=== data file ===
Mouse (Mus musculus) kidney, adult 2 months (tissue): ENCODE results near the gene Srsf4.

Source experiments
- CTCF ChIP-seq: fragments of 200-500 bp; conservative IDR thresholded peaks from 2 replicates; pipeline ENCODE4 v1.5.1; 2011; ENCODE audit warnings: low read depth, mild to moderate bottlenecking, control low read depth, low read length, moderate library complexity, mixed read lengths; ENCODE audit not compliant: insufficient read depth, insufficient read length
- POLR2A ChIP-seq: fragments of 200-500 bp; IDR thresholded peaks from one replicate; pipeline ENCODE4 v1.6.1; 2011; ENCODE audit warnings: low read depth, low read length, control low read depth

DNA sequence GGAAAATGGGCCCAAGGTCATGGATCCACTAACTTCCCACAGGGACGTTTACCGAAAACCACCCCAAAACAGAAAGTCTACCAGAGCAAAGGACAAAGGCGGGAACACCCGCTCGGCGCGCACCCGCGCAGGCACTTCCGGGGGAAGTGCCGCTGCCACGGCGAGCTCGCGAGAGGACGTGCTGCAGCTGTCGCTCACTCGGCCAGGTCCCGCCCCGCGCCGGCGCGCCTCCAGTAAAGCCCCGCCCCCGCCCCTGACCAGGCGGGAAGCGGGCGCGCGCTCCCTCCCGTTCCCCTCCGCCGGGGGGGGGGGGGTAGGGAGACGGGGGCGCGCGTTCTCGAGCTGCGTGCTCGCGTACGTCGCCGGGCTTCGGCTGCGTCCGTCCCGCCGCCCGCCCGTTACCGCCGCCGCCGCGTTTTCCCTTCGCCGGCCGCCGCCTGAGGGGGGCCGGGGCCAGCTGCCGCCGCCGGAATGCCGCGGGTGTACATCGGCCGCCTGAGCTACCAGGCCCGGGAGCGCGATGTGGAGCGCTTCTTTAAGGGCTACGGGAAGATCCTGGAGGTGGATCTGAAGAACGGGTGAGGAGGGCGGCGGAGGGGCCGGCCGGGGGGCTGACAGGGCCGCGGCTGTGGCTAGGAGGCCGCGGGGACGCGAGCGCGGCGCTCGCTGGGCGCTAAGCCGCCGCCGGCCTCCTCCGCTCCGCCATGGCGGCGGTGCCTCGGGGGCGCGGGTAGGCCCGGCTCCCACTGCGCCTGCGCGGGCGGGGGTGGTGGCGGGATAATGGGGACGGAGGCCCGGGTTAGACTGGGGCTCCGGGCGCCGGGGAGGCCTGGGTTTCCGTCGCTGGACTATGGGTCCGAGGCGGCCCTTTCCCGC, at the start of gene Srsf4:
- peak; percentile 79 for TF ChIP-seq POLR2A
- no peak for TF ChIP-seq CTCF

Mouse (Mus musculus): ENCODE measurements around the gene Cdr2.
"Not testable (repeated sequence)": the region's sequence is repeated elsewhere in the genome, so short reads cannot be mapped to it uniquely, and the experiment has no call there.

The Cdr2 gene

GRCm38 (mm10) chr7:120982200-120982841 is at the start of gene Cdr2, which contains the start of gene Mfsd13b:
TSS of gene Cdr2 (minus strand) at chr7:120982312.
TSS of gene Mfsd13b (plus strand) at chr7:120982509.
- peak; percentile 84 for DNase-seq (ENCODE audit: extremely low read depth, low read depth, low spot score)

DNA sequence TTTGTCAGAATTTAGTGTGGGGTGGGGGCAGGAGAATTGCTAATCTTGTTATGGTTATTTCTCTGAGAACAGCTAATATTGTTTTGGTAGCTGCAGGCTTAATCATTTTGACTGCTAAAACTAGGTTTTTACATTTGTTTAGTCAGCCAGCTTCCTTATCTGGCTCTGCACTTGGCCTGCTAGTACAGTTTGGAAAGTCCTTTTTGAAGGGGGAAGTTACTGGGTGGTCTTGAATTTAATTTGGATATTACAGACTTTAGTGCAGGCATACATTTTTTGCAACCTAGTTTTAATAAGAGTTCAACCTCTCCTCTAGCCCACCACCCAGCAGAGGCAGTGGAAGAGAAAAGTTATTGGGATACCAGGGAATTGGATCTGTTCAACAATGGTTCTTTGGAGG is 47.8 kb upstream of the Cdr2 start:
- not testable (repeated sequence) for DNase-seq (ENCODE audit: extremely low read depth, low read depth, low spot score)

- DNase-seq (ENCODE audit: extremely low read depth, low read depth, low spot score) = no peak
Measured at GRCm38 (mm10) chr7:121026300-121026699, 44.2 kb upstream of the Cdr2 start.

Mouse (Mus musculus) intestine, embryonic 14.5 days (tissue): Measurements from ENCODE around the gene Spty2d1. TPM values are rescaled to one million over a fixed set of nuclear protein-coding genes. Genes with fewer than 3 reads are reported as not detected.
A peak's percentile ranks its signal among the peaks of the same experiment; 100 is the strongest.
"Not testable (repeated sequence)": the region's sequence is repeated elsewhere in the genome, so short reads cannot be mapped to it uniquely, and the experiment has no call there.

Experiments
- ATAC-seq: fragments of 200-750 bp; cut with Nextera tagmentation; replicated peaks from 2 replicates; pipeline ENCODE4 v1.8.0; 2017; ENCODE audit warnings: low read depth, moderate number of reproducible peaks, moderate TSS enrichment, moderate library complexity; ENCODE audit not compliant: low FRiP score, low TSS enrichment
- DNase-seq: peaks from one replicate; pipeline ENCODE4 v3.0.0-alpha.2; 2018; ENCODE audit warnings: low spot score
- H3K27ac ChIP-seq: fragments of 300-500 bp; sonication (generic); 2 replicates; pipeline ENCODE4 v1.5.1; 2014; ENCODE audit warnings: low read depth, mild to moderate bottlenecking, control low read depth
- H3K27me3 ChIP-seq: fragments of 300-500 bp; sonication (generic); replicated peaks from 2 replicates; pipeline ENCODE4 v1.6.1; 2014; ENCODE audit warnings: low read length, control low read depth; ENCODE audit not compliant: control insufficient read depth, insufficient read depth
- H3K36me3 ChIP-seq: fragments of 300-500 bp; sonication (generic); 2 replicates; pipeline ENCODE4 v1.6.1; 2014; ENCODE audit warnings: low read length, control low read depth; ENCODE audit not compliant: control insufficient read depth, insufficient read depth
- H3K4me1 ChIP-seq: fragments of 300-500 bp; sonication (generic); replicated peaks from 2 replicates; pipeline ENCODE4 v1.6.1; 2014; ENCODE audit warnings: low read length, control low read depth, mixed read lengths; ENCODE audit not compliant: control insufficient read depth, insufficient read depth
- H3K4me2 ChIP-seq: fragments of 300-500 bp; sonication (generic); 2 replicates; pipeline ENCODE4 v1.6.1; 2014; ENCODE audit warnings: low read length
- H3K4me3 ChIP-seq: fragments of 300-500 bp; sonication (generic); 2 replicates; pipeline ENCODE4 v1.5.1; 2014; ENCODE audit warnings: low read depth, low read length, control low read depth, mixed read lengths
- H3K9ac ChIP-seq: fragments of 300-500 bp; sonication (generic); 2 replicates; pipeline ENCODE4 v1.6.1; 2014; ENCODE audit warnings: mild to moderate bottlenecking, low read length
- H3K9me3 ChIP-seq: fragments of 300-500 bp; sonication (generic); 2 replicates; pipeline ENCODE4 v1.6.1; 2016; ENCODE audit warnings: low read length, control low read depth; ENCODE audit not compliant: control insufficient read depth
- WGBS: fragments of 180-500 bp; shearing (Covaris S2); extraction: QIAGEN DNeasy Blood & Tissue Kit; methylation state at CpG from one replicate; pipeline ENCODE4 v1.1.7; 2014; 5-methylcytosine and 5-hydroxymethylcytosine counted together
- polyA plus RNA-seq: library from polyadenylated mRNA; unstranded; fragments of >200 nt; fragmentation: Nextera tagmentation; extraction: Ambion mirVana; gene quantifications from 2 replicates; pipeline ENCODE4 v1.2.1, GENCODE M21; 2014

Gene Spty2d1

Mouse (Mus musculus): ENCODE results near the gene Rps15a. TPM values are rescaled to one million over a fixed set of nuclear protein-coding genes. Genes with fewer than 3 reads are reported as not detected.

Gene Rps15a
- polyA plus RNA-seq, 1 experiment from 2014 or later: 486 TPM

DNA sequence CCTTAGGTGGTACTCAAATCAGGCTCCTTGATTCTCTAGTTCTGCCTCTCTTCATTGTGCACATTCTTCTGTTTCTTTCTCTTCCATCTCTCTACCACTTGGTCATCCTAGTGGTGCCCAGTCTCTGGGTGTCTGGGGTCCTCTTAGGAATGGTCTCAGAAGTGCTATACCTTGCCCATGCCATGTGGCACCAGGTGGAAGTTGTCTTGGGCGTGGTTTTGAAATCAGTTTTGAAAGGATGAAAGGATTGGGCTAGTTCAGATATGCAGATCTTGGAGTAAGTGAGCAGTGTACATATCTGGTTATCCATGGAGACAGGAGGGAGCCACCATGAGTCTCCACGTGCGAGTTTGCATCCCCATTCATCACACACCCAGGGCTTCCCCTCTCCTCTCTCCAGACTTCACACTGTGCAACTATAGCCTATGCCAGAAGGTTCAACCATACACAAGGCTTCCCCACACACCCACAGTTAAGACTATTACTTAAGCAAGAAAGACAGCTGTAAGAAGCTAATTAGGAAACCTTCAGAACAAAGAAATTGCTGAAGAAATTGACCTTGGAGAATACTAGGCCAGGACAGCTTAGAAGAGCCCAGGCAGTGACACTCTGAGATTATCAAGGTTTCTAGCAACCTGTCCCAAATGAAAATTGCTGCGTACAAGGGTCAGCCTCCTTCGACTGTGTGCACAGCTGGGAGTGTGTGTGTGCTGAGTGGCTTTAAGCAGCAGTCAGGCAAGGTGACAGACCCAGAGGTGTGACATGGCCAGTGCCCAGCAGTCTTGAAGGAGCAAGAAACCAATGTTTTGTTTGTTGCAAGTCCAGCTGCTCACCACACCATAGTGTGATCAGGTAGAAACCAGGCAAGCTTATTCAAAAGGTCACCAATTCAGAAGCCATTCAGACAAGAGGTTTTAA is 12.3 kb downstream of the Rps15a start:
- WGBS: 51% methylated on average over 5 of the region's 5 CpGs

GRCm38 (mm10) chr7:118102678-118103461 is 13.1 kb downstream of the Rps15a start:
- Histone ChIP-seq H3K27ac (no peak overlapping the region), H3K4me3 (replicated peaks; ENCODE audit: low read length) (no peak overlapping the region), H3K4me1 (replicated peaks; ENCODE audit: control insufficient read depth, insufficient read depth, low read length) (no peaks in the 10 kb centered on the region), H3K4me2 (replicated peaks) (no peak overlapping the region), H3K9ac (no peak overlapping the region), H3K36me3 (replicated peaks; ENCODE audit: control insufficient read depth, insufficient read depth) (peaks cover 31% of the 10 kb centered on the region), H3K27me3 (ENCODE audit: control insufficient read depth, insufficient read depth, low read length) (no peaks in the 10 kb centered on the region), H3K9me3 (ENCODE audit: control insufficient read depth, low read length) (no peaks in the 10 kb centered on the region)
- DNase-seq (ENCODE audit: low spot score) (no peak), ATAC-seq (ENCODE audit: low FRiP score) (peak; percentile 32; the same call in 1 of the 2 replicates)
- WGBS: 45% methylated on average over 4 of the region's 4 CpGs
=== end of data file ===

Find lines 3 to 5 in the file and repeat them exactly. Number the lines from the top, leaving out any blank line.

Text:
- CTCF ChIP-seq: fragments of 200-500 bp; conservative IDR thresholded peaks from 2 replicates; pipeline ENCODE4 v1.5.1; 2011; ENCODE audit warnings: low read depth, mild to moderate bottlenecking, control low read depth, low read length, moderate library complexity, mixed read lengths; ENCODE audit not compliant: insufficient read depth, insufficient read length
- POLR2A ChIP-seq: fragments of 200-500 bp; IDR thresholded peaks from one replicate; pipeline ENCODE4 v1.6.1; 2011; ENCODE audit warnings: low read depth, low read length, control low read depth

DNA sequence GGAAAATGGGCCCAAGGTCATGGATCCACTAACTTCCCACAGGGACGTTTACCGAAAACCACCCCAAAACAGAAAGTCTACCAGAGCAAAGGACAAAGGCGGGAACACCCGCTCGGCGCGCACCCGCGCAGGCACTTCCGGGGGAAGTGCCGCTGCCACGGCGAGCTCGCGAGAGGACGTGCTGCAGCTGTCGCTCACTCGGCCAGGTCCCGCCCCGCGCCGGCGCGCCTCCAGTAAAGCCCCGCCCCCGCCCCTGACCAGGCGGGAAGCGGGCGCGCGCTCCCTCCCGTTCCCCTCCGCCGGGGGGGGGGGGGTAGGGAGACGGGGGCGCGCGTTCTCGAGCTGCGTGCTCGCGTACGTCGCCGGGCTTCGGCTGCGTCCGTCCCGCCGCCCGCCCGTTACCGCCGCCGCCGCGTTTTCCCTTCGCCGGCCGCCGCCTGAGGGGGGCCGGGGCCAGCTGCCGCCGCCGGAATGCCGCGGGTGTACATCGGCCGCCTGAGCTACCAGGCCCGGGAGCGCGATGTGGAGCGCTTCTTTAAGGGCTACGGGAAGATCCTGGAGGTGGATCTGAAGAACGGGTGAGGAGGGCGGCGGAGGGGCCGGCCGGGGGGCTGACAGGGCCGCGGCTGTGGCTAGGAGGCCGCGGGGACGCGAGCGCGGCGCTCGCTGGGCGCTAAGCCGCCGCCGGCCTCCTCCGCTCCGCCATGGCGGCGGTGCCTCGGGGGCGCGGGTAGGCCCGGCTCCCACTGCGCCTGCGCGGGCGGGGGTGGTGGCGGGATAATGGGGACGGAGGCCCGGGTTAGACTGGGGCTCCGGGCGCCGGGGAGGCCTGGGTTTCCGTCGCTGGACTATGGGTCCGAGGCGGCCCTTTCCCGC, at the start of gene Srsf4: